While ASF is just one example of how the industry is working to keep foreign animal diseases out, our industry can take lessons learned from other transboundary animal diseases to improve biosecurity preparedness plans and develop country-specific response plans to limit disease spread and economic or trade repercussions.

FEN: How is California’s Proposition 12 affecting animal agriculture and interstate commerce?

CC:​ As we heard from our speakers at PISC, California’s Proposition 12 is yet another example of an animal rights group using a state ballot initiative to drive vast agricultural production changes across the country. Changes that impact interstate commerce with little benefit to animal welfare, yet at a huge cost to farmers and consumers of pork products. The speakers shared this example as a warning to animal food manufacturers on the need to be engaged with local and state policymakers so that they understand the science that goes behind protein and dairy production, especially given the fact that those who vote in favor of these initiatives are often removed from agriculture, uninformed and influenced by emotional, but rarely factual, advertising campaigns.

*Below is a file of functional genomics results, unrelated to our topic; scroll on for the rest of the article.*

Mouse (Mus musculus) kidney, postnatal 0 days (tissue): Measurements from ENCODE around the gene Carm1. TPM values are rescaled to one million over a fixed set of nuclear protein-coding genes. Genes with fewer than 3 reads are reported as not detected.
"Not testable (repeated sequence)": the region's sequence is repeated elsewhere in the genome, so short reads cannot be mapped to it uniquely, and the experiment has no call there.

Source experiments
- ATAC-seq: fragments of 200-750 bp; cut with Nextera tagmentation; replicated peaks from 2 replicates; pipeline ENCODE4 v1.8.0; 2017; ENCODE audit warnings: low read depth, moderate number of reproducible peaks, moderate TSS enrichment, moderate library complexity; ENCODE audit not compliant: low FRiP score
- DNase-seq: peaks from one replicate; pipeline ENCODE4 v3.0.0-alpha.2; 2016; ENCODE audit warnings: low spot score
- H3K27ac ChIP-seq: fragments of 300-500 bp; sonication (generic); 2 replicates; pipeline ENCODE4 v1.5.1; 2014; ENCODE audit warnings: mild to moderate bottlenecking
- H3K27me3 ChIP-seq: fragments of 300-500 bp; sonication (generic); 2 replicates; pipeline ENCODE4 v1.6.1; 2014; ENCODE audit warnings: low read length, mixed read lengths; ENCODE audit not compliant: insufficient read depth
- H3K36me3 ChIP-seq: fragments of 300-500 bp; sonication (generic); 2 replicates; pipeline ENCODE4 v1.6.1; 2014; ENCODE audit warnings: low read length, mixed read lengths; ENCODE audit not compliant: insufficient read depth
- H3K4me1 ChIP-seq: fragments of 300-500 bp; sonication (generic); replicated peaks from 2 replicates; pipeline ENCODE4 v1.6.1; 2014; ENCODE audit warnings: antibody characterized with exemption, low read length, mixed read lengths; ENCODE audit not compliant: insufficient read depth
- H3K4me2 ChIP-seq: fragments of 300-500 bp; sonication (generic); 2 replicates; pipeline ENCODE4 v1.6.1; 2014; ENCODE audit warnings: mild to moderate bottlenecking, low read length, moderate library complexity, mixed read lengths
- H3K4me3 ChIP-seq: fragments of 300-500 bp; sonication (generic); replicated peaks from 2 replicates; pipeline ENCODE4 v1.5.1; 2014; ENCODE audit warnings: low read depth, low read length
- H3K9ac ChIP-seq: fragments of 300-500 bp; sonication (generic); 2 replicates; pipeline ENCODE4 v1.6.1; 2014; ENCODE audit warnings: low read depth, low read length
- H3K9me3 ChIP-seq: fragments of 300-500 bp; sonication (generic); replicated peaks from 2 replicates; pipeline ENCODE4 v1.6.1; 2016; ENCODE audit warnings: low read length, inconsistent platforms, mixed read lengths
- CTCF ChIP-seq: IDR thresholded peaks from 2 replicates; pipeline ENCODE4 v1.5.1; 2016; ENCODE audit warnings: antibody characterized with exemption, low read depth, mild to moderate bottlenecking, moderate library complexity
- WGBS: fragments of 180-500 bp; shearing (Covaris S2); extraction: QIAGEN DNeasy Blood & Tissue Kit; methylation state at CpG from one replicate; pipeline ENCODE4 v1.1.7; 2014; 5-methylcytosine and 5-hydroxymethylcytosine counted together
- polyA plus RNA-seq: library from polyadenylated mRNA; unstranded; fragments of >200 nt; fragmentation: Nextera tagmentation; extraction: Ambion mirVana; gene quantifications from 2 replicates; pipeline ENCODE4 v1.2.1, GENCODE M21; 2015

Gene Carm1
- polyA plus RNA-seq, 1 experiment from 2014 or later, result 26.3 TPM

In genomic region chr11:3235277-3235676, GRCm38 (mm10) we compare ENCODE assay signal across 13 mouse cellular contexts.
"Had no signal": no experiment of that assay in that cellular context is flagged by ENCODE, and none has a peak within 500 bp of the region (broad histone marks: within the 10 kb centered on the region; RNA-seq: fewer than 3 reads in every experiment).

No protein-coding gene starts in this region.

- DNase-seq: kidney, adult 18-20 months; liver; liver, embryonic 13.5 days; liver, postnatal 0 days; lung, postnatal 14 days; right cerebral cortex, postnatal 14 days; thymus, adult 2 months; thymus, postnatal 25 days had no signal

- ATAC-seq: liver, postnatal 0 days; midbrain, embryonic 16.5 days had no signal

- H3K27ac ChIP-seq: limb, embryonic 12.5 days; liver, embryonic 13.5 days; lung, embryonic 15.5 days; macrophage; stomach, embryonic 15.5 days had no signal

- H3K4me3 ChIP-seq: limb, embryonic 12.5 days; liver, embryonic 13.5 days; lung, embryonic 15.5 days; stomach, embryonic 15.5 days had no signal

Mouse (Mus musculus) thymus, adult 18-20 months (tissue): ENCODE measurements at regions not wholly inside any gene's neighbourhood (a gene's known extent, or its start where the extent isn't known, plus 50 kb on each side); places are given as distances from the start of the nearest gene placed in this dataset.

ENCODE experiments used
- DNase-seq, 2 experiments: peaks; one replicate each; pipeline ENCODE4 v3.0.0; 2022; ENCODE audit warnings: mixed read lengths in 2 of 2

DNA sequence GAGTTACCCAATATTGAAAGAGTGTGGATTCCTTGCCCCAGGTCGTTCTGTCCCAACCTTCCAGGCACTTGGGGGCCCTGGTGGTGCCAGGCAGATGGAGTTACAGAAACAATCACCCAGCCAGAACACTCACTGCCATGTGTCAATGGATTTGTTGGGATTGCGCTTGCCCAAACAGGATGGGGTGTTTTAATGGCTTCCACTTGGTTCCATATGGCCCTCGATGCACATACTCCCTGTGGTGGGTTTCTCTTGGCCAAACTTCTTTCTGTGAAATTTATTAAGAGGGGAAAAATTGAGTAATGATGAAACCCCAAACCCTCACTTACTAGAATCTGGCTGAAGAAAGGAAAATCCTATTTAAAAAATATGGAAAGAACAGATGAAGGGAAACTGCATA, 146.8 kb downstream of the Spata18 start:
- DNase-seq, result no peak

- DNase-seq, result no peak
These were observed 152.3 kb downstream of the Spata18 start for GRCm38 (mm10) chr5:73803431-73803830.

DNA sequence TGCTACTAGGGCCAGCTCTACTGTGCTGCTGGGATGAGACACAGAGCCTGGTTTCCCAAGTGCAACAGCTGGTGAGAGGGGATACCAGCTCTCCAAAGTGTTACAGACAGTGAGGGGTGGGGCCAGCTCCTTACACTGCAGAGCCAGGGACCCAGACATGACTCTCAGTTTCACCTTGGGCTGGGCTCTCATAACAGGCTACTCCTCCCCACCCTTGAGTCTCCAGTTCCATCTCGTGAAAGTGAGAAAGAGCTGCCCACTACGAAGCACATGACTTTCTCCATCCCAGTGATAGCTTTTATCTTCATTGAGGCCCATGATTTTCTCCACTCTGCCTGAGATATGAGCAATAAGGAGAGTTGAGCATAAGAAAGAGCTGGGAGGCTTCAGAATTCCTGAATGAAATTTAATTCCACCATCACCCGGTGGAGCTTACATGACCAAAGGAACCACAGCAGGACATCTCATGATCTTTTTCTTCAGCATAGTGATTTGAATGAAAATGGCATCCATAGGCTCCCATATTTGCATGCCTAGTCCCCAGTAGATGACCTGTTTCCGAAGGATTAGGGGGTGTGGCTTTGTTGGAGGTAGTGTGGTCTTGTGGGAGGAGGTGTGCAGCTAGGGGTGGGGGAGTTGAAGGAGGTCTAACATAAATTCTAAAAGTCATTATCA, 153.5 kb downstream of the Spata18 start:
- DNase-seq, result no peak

FEN: What economic challenges are the US grain and animal markets facing?

CC:​ The US grain and animal feed markets were already facing many challenges over the past two years including extreme weather events that resulted in lower crop production numbers, rising inflation and fuel costs, COVID-19-induced production challenges and uncertainty in the supply chain. As we heard from our PISC speakers, the recent war in the Ukraine has further exacerbated these challenges.

Major disruptions to the global supplies of grains, fuel, fertilizers and more have made the situation even more volatile than before for those responsible for producing the world’s food supply. We can expect that, in the interim, the cost of production, including for feed, is going to be higher than normal, which will ultimately impact prices at the grocery store, but the demand for animal protein is not expected to experience a significant decline.

Related topics: Regulation